|SiOnyx Solar Panel with Black Silicon Cells|
This semiconductor process blast silicon with a series of laser pulses in a controlled gas environment. The effect is to re-form the crystalline structure of silicon so that the surface captures more light.
CEO of SiOnyx, Stephen Saylor said, "It makes it almost a totally antireflective surface. Almost no light bounces off the stuff, so it's a very efficient way to capture more light in a layer of silicon."
Other companies have techniques to improve the efficiency of solar cells and bring down the manufacturing costs. Silicon Valley-based Innovalight, for example, has signed deals with solar manufacturers to use its "silicon ink" technology which treats silicon material so that it produces more electricity.
Technology developed at IBM's research labs is inching closer to producing affordable commercial solar panels. Japanese manufacturer Solar Frontier said it has signed a deal to develop thin-film solar cells originally designed by IBM. With changes to the manufacturing process that incorporate its technology, solar-cell efficiency can improve by a few percentages.IBM researchers last year showed they were able to improve the efficiency of solar cells made from a combination of copper, zinc, tin, sulfur and selenium,(CZTS) hitting an efficiency mark of 9.6 percent in the lab. Although they are generally less efficient than silicon, thin-film solar cells promise to be cheaper because less material is needed.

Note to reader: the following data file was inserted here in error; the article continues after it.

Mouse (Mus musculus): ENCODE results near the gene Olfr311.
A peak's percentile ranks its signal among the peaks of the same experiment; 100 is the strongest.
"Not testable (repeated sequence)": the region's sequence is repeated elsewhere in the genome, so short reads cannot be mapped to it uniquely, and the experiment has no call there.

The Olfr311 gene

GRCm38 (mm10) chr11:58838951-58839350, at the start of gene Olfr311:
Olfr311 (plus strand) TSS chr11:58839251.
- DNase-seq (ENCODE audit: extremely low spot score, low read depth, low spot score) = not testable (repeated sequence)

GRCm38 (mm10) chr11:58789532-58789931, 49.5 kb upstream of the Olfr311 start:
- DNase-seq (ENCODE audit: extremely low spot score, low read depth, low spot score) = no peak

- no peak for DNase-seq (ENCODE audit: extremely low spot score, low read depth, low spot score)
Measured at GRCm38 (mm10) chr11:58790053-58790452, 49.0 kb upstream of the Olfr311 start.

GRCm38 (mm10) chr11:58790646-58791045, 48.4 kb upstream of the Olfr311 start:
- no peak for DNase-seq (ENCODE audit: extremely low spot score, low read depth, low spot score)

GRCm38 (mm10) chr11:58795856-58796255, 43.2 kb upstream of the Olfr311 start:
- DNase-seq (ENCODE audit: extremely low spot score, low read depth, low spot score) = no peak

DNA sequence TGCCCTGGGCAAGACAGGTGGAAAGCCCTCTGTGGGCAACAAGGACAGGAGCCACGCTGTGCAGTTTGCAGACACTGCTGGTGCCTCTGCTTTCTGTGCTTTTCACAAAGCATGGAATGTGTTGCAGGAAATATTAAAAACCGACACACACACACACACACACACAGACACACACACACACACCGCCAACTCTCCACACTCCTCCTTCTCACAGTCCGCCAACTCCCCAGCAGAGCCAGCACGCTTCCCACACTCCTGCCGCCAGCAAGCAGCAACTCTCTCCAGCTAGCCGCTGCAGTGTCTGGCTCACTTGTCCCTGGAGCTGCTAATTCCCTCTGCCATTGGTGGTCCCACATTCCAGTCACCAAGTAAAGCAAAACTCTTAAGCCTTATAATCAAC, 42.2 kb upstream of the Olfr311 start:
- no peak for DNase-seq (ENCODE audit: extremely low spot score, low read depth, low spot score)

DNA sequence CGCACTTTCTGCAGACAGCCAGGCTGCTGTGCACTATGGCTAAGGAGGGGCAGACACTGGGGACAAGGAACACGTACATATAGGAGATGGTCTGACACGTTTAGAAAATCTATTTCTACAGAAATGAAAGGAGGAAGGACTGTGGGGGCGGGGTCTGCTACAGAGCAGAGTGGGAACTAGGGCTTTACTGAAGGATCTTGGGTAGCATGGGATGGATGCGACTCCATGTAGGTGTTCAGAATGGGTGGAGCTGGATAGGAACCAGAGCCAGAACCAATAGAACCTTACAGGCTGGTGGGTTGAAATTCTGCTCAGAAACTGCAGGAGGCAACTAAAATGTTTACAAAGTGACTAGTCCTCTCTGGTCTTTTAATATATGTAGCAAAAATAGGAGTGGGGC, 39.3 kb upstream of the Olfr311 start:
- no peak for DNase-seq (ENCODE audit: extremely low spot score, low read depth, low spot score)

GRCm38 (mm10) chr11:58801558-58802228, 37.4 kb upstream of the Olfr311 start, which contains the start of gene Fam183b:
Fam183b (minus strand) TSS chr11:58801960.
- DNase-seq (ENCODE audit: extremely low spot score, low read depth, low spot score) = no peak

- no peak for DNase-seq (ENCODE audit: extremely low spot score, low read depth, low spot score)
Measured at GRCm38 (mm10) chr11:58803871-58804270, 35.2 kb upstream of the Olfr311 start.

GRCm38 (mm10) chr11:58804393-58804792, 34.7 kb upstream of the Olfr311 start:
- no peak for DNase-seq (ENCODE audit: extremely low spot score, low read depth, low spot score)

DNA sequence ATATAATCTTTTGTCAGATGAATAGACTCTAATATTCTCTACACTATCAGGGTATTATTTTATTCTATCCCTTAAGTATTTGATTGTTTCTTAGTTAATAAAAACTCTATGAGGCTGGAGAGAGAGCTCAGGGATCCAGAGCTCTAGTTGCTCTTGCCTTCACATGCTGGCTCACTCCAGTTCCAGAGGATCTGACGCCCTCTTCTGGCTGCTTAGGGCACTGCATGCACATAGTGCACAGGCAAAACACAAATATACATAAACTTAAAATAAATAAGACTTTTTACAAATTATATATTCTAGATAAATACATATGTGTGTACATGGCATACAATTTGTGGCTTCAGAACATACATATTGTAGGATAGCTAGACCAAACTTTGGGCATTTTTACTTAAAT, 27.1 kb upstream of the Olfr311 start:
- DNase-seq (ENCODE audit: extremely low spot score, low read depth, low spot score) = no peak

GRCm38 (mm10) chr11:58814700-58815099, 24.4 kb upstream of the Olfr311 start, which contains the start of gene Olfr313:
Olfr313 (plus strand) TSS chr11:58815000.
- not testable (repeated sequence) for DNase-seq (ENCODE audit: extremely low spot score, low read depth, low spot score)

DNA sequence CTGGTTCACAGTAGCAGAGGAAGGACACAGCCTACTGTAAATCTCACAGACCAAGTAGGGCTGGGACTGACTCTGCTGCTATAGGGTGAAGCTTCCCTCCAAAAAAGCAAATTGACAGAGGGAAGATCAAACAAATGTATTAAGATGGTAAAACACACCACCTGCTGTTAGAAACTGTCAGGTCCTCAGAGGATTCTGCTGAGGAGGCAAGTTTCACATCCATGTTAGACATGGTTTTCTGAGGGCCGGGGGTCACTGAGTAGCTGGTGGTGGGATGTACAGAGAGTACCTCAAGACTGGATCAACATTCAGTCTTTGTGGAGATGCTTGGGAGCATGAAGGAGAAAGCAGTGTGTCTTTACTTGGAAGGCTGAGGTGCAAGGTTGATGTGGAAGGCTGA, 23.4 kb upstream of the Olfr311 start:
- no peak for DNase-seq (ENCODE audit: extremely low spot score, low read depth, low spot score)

"We are interested in exploring CZTS for its evolutionary compatibility with our CIS thin film technology. The goals of the project correspond with Solar Frontier's mission to combine both economical and ecological solar energy solutions," Satoru Kuriyagawa, Solar Frontier's chief technology officer, said in a statement.